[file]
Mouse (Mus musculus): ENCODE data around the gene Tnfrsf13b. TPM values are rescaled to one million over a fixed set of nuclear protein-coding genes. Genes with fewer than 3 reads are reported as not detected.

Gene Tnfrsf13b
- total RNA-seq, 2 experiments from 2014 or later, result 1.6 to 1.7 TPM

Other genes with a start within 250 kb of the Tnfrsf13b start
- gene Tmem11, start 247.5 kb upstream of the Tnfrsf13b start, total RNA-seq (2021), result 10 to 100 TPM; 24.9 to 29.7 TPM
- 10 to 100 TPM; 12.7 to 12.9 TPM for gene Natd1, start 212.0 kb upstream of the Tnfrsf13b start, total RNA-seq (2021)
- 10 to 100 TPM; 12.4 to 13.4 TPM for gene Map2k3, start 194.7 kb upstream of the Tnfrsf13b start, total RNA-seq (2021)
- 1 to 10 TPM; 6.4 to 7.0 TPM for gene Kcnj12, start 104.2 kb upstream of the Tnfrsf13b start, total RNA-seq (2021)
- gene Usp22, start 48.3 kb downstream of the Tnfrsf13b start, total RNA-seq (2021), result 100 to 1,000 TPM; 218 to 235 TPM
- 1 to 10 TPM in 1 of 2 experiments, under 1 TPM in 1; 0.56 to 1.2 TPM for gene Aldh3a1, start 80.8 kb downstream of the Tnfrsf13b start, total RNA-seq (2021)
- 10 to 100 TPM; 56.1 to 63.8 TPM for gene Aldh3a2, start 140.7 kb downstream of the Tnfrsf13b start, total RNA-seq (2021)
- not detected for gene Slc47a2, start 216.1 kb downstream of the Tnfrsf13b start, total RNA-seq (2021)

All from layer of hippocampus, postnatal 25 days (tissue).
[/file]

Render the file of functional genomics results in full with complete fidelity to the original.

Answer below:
Mouse (Mus musculus): ENCODE data around the gene Tnfrsf13b. TPM values are rescaled to one million over a fixed set of nuclear protein-coding genes. Genes with fewer than 3 reads are reported as not detected.

Gene Tnfrsf13b
- total RNA-seq, 2 experiments from 2014 or later, result 1.6 to 1.7 TPM

Other genes with a start within 250 kb of the Tnfrsf13b start
- gene Tmem11, start 247.5 kb upstream of the Tnfrsf13b start, total RNA-seq (2021), result 10 to 100 TPM; 24.9 to 29.7 TPM
- 10 to 100 TPM; 12.7 to 12.9 TPM for gene Natd1, start 212.0 kb upstream of the Tnfrsf13b start, total RNA-seq (2021)
- 10 to 100 TPM; 12.4 to 13.4 TPM for gene Map2k3, start 194.7 kb upstream of the Tnfrsf13b start, total RNA-seq (2021)
- 1 to 10 TPM; 6.4 to 7.0 TPM for gene Kcnj12, start 104.2 kb upstream of the Tnfrsf13b start, total RNA-seq (2021)
- gene Usp22, start 48.3 kb downstream of the Tnfrsf13b start, total RNA-seq (2021), result 100 to 1,000 TPM; 218 to 235 TPM
- 1 to 10 TPM in 1 of 2 experiments, under 1 TPM in 1; 0.56 to 1.2 TPM for gene Aldh3a1, start 80.8 kb downstream of the Tnfrsf13b start, total RNA-seq (2021)
- 10 to 100 TPM; 56.1 to 63.8 TPM for gene Aldh3a2, start 140.7 kb downstream of the Tnfrsf13b start, total RNA-seq (2021)
- not detected for gene Slc47a2, start 216.1 kb downstream of the Tnfrsf13b start, total RNA-seq (2021)

All from layer of hippocampus, postnatal 25 days (tissue).